Definition of the Concept of Experience
(See Exposition on Brief, Chapter 4)
WO SPHERES thus stand over against one
another, — our thinking and the objects with which this
is occupied. These latter are designated, in so far as they are
accessible to our observation, as the content of experience. Whether
or not there are other objects of thought outside the field of
our observation, and of what sort these may be, we shall for the
moment leave undetermined. Our first task shall be to fix sharply the
boundaries of the two spheres, experience and thought. We must first
have experience before us in determinate outlines and then
investigate the nature of thought. Here we enter upon the first
(See Notes to the New Edition, 1924, page 14)
experience? Every one is conscious of the fact that his thinking is
kindled through collision with reality. Objects meet us in space and
time; we become aware of an external world of many parts very highly
complicated, and we live in a more or less richly elaborated inner
world. The first form in which all this meets us is already fixed. We
have no share in its coming to pass. It is as if springing forth from
an unknown Beyond that reality first offers itself to the grasp of
our senses and our minds. At first we can do nothing more than to
permit our look to sweep over the multiplicity which meets us.
activity of ours is the grasp of the senses upon reality. We must
grasp firmly what is offered to the senses, for it is only this that
we can call pure experience.
We feel forthwith
the need to penetrate by means of the classifying intellect
into the unending multiplicity of forms, forces, colors, tones, etc.,
which appear to us. We are impelled to explain the mutual
interdependencies of all the single entities that come to meet us.
When an animal appears in a determinate region, we inquire
regarding the influence of the latter upon the life of this animal;
if we see that a stone begins to roll, we seek for other occurrences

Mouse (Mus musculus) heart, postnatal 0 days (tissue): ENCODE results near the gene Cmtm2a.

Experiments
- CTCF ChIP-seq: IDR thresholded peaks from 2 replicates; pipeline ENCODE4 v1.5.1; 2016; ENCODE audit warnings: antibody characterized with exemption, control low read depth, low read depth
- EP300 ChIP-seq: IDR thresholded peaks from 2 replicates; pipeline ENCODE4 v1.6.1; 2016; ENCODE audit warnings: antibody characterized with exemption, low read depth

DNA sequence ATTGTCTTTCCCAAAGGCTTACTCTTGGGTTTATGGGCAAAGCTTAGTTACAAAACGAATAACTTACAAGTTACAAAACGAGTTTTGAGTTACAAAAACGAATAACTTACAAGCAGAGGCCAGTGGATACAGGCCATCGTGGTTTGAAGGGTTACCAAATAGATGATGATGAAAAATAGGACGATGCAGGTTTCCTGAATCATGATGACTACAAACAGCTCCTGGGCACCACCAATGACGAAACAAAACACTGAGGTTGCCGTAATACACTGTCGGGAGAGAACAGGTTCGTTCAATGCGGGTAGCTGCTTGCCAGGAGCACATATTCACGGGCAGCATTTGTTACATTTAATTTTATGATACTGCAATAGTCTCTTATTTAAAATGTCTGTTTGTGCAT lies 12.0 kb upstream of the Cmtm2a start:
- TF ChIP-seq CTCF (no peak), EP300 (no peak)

with which this is connected. But what comes about in this fashion is
no longer pure experience. It has already a twofold origin
— experience and thinking.
(See Notes to the New Edition, 1924, page 15)
Pure experience is
that form of reality in which it appears to us when we meet it with
the complete exclusion of ourselves.
It is to this form of reality that we
may apply the words Goethe used in his essay
entitledNature: “We are
surrounded and encircled by her. Unbidden and without warning,
she takes us up in the round of her
As regards the
objects of the external senses, this fact stares us in the face, so
that it will scarcely be denied by any one. A body appears at first
before us as a complex of forms, colors, sensations of heat and
light, which are suddenly there as if they had come forth from a
primal source to us quite unknown.
The psychological conviction that the
sense world, as it lies before us, is in itself nothing but a product
of the interaction between our organism and an external world
of molecules unknown to us does not contradict our assertion.
If it were really true that color, heat, etc., were nothing more than
the manner in which our organism is affected by the external world,
yet the process which metamorphoses the occurrences of the external
world into color, heat, etc., lies entirely beyond our consciousness.
Whatever may be the role played in this by our organism, what appears
to our thought as the already existent form of reality, not subject
to our control — that is, experience — is not the
molecular occurrence; it is those colors, tones,
The matter is not
so clear in the case of our inner life. But adequate consideration
will here remove all doubt that our inner states also appear on the
horizon of consciousness in the same form as do the things and facts
of the external world. A feeling makes its impact upon me as does a
sensation of light. The fact that I bring it into nearer relationship
with my own personality has no significance from this point of view.
We must go still further. Even thought itself appears to us at first
as an item of experience. In the very act of examining our thought,
we set it over against ourselves, we conceive its first form as
coming from an unknown source.
This cannot be
otherwise. Our thinking, especially when we lay hold upon its form as
an individual activity within consciousness, is contemplation
— that is, it directs the look outward toward what stands
before it. Here it remains at first as activity. It would look into
emptiness, into nothing, if something did not exist over against
is to become an object of our knowledge must adapt itself to this
form of setting itself before us. We are incapable of lifting
ourselves above this form. If we are to win in thinking a means for
deeper penetration into the world, then thought itself must first
become experience. We must seek for thought itself as one among the
facts of experience.
Only thus will our
world-conception avoid the loss of inner unity. This would occur at
once should we attempt to bring into it an alien element. We stand
facing pure experience and seeking within experience for that element
which sheds light over itself and over the rest of